However, if the Fed continues its tightening policy the risk of recession increases and earnings forecasts for 2023 are apt to fall from positive to negative. In our opinion, this is where the financial press, analysts, and investors should concentrate. And this is what keeps us cautious.
The two-day October rally has been impressive and included a 91% and 95% up day in volume. The advance was triggered from a deeply oversold condition and gained momentum on softer economic news and a smaller than expected increase of 25 basis points by the Reserve Bank of Australia. This combination refueled predictions of a Fed pivot. However, despite the strength of the two-day rally, breadth statistics remain negative. Sadly, the 25-day up/down volume oscillator hit an oversold reading of negative 5.6 on September 30 and was in oversold territory for a string of 10 consecutive trading sessions. The current reading is neutral at negative 2.66. Nevertheless, the 10-day oversold reading was more extreme than the oversold reading at the June low. This means September’s test of the June lows was unsuccessful and the bear market continues. See page 12.
This was not the only indicator that broke down at the end of September. The 10-day average of daily new lows reached 1,038, exceeding the previous peak of 604 made in May. The NYSE cumulative advance/decline line fell below its July 2022 low and is now 47,465 net advancing issues away from its all-time high. See page 13. The charts of the indices show prices are well below their 200-day moving averages and could rally back to test their 100-day moving averages. However, the long-term trend would still remain bearish.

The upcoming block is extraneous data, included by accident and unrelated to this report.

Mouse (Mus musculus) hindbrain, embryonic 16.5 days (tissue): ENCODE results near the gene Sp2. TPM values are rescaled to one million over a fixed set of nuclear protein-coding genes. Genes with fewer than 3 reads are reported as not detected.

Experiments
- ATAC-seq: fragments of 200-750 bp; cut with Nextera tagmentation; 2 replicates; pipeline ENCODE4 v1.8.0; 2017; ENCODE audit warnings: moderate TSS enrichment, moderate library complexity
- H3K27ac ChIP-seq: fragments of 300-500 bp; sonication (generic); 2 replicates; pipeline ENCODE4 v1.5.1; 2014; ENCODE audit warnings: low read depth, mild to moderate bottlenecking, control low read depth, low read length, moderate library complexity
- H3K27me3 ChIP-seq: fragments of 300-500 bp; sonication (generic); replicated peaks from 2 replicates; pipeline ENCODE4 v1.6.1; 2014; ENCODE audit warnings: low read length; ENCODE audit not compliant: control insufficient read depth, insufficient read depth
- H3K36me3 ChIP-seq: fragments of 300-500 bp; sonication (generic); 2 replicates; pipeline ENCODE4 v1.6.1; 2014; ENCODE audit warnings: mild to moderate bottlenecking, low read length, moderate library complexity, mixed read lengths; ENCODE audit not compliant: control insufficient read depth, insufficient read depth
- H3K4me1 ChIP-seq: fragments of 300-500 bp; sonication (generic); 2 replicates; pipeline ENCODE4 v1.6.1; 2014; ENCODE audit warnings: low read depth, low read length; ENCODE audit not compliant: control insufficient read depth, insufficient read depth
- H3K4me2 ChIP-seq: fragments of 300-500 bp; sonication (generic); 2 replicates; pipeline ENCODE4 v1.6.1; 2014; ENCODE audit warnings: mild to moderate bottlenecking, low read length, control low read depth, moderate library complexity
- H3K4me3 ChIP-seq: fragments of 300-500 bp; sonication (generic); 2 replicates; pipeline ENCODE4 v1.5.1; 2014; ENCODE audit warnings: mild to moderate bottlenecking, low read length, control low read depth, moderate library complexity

The one positive is sentiment. Last week’s AAII bull/bear readings showed a 2.3% increase in bullishness to 20.0% and a 0.1% decrease in bearishness to 60.8%. Last week’s 17.7% bullish reading was among the 20 lowest readings since the survey began in 1987. Sentiment indicators are not good timing indicators, but they do suggest that this is not the time to become too bearish. Equity prices tend to be higher in the next six and/or twelve months following such extreme readings.
Many housing statistics were released in the last week, and they paint a picture of a housing sector experiencing an accelerating slowdown. Pending home sales have been declining since October 2021. Affordability is at its lowest level since 2006. Median home prices reached a record level relative to income in June 2022, and when coupled with rising mortgage rates, make this a difficult time to buy a home. The NAHB confidence index has been falling all year and in the September survey, dropped to levels last seen in 2014. Census Bureau data indicated that building permits fell in August to its lowest level in two years. But in a surprise, housing starts picked up from 1.404 million to 1.575 million in August. The ISM manufacturing index fell from 52.8 in August to 50.9 in September. New orders dropped from 51.3 in August to 47.1 in September and have been below 50 (neutral) for three of the past four months. Employment fell from 54.2 to 48.7 and has been below 50 for four of the last five months. These weak statistics may increase the hope of a Fed pivot, but they will not be good for earnings growth in coming quarters. Stay cautious.